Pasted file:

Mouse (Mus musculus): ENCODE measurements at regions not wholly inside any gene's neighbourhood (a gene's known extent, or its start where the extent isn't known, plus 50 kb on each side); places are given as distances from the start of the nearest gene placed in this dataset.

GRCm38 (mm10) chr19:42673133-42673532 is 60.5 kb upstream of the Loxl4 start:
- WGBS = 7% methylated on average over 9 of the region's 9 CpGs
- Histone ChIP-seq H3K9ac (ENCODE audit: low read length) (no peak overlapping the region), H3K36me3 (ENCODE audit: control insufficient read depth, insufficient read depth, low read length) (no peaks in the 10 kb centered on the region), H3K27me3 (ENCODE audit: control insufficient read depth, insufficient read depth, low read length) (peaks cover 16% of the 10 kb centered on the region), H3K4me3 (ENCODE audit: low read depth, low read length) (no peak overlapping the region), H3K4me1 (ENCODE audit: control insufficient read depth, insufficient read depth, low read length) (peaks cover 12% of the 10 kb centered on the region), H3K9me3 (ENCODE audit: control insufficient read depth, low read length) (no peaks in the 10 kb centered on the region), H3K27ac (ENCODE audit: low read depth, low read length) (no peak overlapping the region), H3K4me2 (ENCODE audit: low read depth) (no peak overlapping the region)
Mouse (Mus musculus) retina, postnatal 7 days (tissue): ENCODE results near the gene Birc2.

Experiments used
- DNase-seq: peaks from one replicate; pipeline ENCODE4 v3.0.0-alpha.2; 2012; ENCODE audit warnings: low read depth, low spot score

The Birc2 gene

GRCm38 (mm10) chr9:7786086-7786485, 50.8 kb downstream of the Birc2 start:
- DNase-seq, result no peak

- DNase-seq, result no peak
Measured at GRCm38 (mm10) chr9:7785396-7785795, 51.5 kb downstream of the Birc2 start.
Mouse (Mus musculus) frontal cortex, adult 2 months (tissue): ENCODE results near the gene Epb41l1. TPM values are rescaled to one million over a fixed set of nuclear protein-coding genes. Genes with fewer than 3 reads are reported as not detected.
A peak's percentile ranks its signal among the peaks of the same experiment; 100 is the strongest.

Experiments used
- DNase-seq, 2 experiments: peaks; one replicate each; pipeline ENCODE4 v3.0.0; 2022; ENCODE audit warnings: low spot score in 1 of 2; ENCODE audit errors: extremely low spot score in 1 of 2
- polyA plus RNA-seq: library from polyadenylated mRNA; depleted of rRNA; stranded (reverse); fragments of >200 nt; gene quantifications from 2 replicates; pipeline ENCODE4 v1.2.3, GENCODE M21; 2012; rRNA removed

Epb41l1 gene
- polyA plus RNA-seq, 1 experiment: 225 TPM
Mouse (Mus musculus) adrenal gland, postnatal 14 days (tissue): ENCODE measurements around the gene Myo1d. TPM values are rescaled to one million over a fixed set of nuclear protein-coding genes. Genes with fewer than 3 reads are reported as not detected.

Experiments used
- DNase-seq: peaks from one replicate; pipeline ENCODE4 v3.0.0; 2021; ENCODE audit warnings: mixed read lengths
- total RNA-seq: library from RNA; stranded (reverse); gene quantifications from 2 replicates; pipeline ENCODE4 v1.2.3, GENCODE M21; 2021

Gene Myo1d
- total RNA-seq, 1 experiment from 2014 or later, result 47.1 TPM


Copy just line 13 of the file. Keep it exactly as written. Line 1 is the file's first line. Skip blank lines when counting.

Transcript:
Mouse (Mus musculus) frontal cortex, adult 2 months (tissue): ENCODE results near the gene Epb41l1. TPM values are rescaled to one million over a fixed set of nuclear protein-coding genes. Genes with fewer than 3 reads are reported as not detected.